1. Carbon Filters
Activated carbon, also known as activated charcoal, excels at filtering chlorine and other chemicals through adsorption, improving your water’s quality across the board. It doesn’t, however, remove ammonia, so it struggles with chloramine.
Chloramine removal requires catalytic carbon — a special type of carbon enhanced with iron-hydroxide. Through a combination of adsorption and chemical reactions, it removes both chlorine and chloramine.
2. KDF Filters
KDF, or kinetic degradation fluxion filters, are copper and zinc-based filters that remove contaminants via a redox reaction. More effective than carbon alone, they eliminate up to 99% of chlorine and chloramine.
More expensive than carbon, it’s often added to carbon filters in small amounts to improve their performance. KDF is also bacteriostatic and more heat-resistant than activated or catalytic carbon, so it’s a good choice for shower filters.
3. Reverse Osmosis Filters
Reverse osmosis works by forcing water through a porous membrane which, ironically, is sensitive to chlorine. A reverse osmosis “system,” however, consists of a series of filters including sediment and carbon cartridges that together are among the most effective ways to remove chlorine and chloramine.
The carbon filter removes chlorine and the chlorine part of the chloramine molecule. The reverse osmosis membrane then eliminates the ammonia for more complete filtration.
Distillation is a process by which steam from boiling water is captured and condensed into clean drinking water. Among the world’s oldest water treatment methods, it predates chemical purification by millennia.
5. UV Light Filters
Ultraviolet light filters are used to kill bacteria by scrambling their DNA. But UV lights also produce photochemical reactions that transform up to 5 parts per million of chloramine and 15 parts per million of chlorine into harmless acid.
Do I Need a Whole-House or a Point-of-Use Water Filter to Remove Chlorine?
Whole-house filters give you chlorine-free water throughout your house. Point-of-use filters, such as faucet, countertop, undersink or distillation systems only purify water from one tap.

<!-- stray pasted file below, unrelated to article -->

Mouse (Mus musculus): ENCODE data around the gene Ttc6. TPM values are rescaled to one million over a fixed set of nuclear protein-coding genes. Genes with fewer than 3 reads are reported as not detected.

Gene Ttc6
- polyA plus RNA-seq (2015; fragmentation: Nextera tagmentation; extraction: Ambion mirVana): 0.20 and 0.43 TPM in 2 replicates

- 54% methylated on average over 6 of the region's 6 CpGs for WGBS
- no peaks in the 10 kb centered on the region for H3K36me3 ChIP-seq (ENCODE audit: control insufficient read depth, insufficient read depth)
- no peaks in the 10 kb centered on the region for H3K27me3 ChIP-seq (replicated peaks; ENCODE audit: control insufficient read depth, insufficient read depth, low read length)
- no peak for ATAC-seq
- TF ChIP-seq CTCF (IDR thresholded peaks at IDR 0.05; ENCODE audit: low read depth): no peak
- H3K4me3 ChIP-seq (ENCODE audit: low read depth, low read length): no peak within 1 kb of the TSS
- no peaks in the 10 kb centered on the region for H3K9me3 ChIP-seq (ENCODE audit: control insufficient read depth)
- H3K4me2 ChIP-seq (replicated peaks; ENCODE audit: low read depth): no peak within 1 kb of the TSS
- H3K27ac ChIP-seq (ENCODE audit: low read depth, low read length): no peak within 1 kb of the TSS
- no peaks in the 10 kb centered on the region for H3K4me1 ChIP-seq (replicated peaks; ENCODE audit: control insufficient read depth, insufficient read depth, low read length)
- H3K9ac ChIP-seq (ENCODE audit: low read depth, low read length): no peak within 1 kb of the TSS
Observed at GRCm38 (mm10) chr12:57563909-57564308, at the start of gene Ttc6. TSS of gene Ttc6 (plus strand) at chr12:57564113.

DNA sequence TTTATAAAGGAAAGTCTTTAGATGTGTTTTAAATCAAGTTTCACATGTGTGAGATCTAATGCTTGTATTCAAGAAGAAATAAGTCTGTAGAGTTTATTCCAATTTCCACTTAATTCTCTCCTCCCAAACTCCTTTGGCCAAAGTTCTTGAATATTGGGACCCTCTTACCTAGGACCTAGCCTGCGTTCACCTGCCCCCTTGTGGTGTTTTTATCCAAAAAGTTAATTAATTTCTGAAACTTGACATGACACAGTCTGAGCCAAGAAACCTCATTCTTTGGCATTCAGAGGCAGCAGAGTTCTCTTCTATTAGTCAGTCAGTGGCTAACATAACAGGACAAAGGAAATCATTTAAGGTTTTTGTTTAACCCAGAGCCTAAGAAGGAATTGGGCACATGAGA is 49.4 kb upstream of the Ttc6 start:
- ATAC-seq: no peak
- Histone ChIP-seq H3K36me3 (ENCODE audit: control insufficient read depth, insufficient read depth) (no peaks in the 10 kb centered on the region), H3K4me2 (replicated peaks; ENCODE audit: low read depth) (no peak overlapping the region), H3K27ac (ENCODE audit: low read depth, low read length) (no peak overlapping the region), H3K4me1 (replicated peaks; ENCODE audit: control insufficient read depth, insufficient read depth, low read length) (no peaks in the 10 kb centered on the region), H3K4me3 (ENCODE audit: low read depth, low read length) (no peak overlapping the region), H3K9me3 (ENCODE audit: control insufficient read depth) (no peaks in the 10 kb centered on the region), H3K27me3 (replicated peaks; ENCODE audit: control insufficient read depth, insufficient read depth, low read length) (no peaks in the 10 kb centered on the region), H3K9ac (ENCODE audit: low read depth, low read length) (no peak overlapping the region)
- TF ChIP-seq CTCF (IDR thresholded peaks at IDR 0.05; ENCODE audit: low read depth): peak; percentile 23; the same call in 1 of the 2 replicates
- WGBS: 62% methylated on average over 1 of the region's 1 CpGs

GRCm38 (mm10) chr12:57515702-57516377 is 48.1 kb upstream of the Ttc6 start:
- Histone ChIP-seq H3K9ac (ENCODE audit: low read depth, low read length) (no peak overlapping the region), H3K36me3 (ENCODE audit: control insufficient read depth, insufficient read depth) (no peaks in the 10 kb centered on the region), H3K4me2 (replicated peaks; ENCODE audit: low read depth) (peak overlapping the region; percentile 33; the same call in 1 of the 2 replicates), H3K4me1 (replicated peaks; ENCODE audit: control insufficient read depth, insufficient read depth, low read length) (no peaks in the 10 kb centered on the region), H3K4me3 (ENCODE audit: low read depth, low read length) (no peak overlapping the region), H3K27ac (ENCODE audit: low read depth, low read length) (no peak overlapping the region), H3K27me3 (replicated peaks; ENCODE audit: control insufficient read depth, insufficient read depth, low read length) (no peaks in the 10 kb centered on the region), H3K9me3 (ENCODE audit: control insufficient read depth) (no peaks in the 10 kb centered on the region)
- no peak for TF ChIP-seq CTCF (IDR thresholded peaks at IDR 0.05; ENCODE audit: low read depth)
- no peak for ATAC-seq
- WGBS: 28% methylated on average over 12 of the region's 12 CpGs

Since chlorine is a problem for drinking, cooking and bathing, a whole-house filter is the obvious choice — the more problems a water filtration system solves, the better. But if you rent, or you’re on a budget, you still have options.
Brita-type pitchers and faucet filters, for example, cost as little as $30, and better models eliminate most chlorine and other contaminants. Reverse osmosis systems fit under the sink and require no permanent changes to the plumbing to install. They offer comprehensive filtration for as little as $400.
Combine a showerhead filter in each bathroom with a point-of-use filter, and you have the equivalent of whole-house water filtration systems for less. Where there’s a will, there’s a way to get rid of your chlorine problem.
Should I Test My Water for Chlorine?
Water treatment authorities do their best to maintain proper chlorine levels — enough free chlorine to kill pathogens but less than the 4 mg/L federal limit. Concentrations are monitored continually, so the risk of too little chlorine is very rare. Too much, however, isn’t uncommon.
If you drink municipal water, you already know that contains disinfectants. So, is testing for chlorine or chloramine really necessary if you can taste them? We recommend it, and here’s why.
The smell and taste of chemical disinfectants are unmistakable, but other contaminants could be responsible for off-flavors and odors. If you blame chlorine, but testing shows low levels, you may be barking up the wrong tree. No filtration system removes all contaminants, so it’s always best to know what’s in your water before buying equipment. And if you’re having any of the health problems associated with disinfectants, verifying the chlorine level will put your mind at ease.
Testing for chlorine can be confusing, so let’s clear it up. There are three types of chlorine tests — combined chlorine, free chlorine, and total chlorine. For filtration purposes, residual or free chlorine is the only measurement that matters. You can choose from a wide range of test methods, but test strips or laboratory testing are the simplest and most cost-effective options. Test strips for chlorine work for chloramine.
Laboratory testing is always the most accurate, so if you’re concerned about your municipal water quality, we recommend SimpleLab’s Tap Score test kits. Their Essential City Water test measures the 47 most common substances in city water, including chlorine. The results may surprise you.
As long as the chlorine level in your tap water is below the EPA limit — it’s safe to drink. But that doesn’t mean it tastes good or that there are no potential health risks with long-term exposure. Why chance it when chlorine is so easy to remove after it’s done its job? The healthiest drinking water is both chlorine-treated and chlorine-free.